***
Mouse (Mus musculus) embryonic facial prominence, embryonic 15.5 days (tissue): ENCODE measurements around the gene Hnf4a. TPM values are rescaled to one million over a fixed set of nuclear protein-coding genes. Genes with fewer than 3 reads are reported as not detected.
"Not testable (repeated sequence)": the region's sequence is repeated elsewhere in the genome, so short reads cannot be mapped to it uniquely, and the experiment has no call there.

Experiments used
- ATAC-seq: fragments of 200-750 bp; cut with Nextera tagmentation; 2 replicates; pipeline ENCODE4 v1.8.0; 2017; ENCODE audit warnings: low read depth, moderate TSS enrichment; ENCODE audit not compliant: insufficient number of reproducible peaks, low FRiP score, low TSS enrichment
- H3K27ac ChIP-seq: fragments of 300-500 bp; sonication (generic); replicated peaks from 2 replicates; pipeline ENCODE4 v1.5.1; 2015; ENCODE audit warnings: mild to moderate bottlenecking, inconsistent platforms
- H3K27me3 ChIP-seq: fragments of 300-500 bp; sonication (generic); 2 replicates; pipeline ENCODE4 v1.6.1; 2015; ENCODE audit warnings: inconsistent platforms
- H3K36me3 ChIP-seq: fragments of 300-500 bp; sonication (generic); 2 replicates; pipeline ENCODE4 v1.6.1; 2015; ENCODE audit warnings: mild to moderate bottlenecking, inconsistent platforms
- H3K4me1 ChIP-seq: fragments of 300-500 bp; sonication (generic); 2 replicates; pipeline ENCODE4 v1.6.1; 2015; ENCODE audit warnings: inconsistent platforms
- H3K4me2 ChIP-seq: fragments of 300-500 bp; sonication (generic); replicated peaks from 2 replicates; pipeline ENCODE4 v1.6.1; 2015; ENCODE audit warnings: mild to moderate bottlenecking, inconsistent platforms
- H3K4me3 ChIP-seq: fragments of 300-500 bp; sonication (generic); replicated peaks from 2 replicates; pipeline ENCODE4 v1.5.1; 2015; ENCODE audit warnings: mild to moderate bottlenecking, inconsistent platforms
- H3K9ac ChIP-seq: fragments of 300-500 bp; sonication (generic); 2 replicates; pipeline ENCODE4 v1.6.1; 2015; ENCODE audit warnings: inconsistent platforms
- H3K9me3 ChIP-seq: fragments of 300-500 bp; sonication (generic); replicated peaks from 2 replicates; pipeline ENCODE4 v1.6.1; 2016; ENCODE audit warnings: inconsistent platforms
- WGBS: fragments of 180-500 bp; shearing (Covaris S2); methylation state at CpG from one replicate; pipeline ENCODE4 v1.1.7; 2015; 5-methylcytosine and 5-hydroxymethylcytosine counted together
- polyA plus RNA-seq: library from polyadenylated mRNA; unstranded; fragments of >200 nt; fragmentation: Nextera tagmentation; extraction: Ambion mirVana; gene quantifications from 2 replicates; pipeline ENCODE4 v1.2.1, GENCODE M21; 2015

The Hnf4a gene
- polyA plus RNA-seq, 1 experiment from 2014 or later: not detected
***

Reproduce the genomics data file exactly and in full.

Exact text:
Mouse (Mus musculus) embryonic facial prominence, embryonic 15.5 days (tissue): ENCODE measurements around the gene Hnf4a. TPM values are rescaled to one million over a fixed set of nuclear protein-coding genes. Genes with fewer than 3 reads are reported as not detected.
"Not testable (repeated sequence)": the region's sequence is repeated elsewhere in the genome, so short reads cannot be mapped to it uniquely, and the experiment has no call there.

Experiments used
- ATAC-seq: fragments of 200-750 bp; cut with Nextera tagmentation; 2 replicates; pipeline ENCODE4 v1.8.0; 2017; ENCODE audit warnings: low read depth, moderate TSS enrichment; ENCODE audit not compliant: insufficient number of reproducible peaks, low FRiP score, low TSS enrichment
- H3K27ac ChIP-seq: fragments of 300-500 bp; sonication (generic); replicated peaks from 2 replicates; pipeline ENCODE4 v1.5.1; 2015; ENCODE audit warnings: mild to moderate bottlenecking, inconsistent platforms
- H3K27me3 ChIP-seq: fragments of 300-500 bp; sonication (generic); 2 replicates; pipeline ENCODE4 v1.6.1; 2015; ENCODE audit warnings: inconsistent platforms
- H3K36me3 ChIP-seq: fragments of 300-500 bp; sonication (generic); 2 replicates; pipeline ENCODE4 v1.6.1; 2015; ENCODE audit warnings: mild to moderate bottlenecking, inconsistent platforms
- H3K4me1 ChIP-seq: fragments of 300-500 bp; sonication (generic); 2 replicates; pipeline ENCODE4 v1.6.1; 2015; ENCODE audit warnings: inconsistent platforms
- H3K4me2 ChIP-seq: fragments of 300-500 bp; sonication (generic); replicated peaks from 2 replicates; pipeline ENCODE4 v1.6.1; 2015; ENCODE audit warnings: mild to moderate bottlenecking, inconsistent platforms
- H3K4me3 ChIP-seq: fragments of 300-500 bp; sonication (generic); replicated peaks from 2 replicates; pipeline ENCODE4 v1.5.1; 2015; ENCODE audit warnings: mild to moderate bottlenecking, inconsistent platforms
- H3K9ac ChIP-seq: fragments of 300-500 bp; sonication (generic); 2 replicates; pipeline ENCODE4 v1.6.1; 2015; ENCODE audit warnings: inconsistent platforms
- H3K9me3 ChIP-seq: fragments of 300-500 bp; sonication (generic); replicated peaks from 2 replicates; pipeline ENCODE4 v1.6.1; 2016; ENCODE audit warnings: inconsistent platforms
- WGBS: fragments of 180-500 bp; shearing (Covaris S2); methylation state at CpG from one replicate; pipeline ENCODE4 v1.1.7; 2015; 5-methylcytosine and 5-hydroxymethylcytosine counted together
- polyA plus RNA-seq: library from polyadenylated mRNA; unstranded; fragments of >200 nt; fragmentation: Nextera tagmentation; extraction: Ambion mirVana; gene quantifications from 2 replicates; pipeline ENCODE4 v1.2.1, GENCODE M21; 2015

The Hnf4a gene
- polyA plus RNA-seq, 1 experiment from 2014 or later: not detected